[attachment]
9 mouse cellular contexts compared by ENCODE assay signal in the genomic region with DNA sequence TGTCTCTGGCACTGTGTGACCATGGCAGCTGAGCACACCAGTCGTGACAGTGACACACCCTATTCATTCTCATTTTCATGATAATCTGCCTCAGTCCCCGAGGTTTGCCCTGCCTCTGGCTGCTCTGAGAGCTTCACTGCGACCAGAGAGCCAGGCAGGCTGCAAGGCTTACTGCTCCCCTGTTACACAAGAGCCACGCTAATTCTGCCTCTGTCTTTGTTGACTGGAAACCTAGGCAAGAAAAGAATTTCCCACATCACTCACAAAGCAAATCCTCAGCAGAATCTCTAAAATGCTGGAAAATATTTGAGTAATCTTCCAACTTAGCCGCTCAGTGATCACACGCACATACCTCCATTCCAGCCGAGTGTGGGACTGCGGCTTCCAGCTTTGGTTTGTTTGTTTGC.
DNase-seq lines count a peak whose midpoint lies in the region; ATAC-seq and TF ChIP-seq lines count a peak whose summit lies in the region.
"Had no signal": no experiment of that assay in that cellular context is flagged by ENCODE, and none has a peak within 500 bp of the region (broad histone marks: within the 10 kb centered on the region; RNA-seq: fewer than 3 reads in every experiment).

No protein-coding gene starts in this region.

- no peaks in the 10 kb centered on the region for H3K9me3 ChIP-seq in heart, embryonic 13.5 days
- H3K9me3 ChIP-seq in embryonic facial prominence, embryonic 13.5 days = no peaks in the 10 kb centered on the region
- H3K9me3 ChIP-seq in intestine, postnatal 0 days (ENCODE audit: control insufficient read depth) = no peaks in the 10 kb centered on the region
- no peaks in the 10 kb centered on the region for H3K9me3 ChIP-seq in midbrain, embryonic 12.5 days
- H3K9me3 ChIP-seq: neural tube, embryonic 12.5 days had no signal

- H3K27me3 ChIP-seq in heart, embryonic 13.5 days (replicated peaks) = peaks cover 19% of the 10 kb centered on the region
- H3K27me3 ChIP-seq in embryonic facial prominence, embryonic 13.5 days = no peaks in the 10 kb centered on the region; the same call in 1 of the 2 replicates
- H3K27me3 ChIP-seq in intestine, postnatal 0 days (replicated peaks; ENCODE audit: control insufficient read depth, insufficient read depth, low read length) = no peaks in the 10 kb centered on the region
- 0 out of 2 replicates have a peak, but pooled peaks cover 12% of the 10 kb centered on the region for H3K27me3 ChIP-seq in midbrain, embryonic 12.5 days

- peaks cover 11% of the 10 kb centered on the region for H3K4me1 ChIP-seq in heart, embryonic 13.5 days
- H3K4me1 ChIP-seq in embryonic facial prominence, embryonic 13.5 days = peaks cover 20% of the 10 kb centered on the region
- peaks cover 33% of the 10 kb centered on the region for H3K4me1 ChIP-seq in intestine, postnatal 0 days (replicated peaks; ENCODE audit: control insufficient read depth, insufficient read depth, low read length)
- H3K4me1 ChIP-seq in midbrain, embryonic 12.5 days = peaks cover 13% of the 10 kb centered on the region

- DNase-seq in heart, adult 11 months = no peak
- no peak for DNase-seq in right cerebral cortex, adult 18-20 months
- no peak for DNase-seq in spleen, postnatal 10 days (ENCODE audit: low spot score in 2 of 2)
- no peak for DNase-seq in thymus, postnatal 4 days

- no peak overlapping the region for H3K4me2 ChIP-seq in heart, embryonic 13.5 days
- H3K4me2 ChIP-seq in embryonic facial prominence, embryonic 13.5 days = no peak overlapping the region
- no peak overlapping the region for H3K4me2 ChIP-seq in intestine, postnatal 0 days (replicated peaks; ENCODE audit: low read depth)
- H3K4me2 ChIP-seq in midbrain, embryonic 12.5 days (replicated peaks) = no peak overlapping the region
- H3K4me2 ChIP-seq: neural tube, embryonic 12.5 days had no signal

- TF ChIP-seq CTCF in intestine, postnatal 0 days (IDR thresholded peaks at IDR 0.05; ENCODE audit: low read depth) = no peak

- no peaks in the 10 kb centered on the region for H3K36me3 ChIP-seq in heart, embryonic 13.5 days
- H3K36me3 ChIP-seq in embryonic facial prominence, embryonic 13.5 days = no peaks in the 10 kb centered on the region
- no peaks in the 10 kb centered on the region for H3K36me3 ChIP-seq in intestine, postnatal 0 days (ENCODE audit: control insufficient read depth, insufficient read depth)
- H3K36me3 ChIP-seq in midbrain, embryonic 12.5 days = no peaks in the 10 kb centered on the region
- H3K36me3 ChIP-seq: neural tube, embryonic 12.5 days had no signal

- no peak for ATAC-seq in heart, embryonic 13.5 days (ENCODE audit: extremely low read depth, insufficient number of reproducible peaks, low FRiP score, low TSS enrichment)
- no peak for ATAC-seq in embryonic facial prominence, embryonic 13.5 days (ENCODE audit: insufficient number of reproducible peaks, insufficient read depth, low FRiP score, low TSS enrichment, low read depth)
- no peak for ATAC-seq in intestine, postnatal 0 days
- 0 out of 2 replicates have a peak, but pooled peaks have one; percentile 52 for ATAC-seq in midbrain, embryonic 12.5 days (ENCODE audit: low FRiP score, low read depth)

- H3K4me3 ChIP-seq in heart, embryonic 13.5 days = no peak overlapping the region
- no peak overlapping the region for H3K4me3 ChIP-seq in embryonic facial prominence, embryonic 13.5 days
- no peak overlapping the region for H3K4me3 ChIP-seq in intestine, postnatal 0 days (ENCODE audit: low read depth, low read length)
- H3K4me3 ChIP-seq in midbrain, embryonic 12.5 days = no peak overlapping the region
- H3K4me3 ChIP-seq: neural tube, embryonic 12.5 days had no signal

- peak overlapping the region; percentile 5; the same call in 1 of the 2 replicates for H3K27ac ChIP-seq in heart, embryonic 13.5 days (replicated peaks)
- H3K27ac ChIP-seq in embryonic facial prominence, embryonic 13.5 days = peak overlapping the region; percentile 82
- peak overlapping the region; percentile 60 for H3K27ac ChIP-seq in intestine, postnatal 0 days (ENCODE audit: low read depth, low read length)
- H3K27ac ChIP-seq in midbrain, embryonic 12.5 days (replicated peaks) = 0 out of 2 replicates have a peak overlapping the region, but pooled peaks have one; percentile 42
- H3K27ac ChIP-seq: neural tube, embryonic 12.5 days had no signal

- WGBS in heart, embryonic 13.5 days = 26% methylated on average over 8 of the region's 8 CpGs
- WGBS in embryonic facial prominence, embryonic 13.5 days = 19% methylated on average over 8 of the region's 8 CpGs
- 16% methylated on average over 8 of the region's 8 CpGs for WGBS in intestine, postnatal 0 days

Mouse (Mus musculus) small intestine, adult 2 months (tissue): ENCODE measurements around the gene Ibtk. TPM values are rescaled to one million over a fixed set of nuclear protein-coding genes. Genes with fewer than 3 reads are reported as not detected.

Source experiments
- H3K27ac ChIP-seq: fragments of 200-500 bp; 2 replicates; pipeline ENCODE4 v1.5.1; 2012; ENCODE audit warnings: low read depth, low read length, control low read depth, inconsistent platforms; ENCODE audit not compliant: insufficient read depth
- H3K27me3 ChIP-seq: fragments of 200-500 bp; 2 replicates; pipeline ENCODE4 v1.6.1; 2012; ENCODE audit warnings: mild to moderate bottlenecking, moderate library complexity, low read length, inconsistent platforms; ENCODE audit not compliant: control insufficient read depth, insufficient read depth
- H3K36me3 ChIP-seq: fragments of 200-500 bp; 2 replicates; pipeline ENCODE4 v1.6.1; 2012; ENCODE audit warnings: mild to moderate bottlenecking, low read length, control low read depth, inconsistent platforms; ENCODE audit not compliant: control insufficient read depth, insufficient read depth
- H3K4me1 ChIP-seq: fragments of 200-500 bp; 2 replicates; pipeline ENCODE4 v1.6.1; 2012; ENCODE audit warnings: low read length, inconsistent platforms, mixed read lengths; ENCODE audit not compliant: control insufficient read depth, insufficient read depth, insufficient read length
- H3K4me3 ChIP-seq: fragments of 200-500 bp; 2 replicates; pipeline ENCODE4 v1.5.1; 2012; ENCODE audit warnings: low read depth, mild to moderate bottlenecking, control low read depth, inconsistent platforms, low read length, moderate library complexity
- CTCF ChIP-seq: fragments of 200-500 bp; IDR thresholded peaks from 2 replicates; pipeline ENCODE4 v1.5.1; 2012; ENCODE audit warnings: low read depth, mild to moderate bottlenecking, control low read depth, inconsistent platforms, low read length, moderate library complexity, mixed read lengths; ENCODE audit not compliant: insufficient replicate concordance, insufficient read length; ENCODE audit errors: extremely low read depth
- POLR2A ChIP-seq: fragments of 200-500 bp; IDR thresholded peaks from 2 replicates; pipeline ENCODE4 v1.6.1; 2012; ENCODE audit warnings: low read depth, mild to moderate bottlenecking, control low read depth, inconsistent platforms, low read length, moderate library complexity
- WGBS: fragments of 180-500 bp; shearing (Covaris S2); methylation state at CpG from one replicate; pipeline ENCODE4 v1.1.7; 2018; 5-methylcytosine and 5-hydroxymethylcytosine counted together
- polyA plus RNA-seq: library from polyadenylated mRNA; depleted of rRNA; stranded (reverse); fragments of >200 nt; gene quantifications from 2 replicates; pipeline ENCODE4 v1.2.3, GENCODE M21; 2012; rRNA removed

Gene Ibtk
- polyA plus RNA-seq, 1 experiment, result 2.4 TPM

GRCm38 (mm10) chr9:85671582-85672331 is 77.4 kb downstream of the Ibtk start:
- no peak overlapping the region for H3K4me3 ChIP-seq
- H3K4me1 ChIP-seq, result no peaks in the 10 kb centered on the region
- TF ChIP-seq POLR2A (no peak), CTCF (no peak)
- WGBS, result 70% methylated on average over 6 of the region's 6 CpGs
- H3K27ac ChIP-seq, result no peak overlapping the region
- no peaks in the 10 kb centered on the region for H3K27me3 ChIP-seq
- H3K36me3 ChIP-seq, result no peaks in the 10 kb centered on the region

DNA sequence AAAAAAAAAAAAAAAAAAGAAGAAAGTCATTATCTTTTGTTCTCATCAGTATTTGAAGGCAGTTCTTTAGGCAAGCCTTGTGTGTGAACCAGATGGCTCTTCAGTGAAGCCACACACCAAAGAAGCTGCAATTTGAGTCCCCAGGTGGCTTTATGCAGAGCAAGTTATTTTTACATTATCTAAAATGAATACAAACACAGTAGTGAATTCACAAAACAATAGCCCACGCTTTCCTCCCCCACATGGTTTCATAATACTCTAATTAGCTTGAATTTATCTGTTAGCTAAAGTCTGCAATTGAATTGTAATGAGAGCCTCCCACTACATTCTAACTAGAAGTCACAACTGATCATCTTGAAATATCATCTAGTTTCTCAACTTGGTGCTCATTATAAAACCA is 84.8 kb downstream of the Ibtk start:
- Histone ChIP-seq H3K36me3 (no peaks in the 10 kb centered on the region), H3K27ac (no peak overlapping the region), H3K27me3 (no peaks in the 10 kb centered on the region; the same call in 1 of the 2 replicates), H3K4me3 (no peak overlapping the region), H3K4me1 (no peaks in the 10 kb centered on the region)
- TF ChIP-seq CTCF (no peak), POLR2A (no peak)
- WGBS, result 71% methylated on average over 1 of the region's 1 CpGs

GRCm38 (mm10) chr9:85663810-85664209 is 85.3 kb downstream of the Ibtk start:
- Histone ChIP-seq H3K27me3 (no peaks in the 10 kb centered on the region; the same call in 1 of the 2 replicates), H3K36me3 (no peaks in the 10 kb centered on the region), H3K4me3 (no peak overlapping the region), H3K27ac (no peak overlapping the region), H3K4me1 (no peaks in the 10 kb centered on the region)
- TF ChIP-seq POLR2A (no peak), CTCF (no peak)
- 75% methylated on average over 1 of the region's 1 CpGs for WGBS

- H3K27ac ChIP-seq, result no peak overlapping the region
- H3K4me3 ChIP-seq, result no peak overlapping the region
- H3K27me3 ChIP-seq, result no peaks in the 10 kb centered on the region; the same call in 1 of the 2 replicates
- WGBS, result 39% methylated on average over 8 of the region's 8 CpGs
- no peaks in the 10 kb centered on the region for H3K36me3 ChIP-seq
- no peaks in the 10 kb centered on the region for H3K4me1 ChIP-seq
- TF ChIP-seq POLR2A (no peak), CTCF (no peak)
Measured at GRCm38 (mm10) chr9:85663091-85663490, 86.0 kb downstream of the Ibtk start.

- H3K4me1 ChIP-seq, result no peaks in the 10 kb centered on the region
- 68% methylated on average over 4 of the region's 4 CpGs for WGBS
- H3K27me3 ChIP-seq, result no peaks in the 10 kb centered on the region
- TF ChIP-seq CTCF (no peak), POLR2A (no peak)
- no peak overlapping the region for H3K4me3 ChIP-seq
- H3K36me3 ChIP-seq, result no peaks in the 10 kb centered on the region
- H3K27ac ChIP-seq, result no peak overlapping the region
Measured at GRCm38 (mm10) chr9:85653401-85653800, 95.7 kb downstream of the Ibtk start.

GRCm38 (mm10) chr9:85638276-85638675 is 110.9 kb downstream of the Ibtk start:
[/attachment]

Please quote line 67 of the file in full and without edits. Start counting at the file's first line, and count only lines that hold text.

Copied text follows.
- WGBS, result 70% methylated on average over 6 of the region's 6 CpGs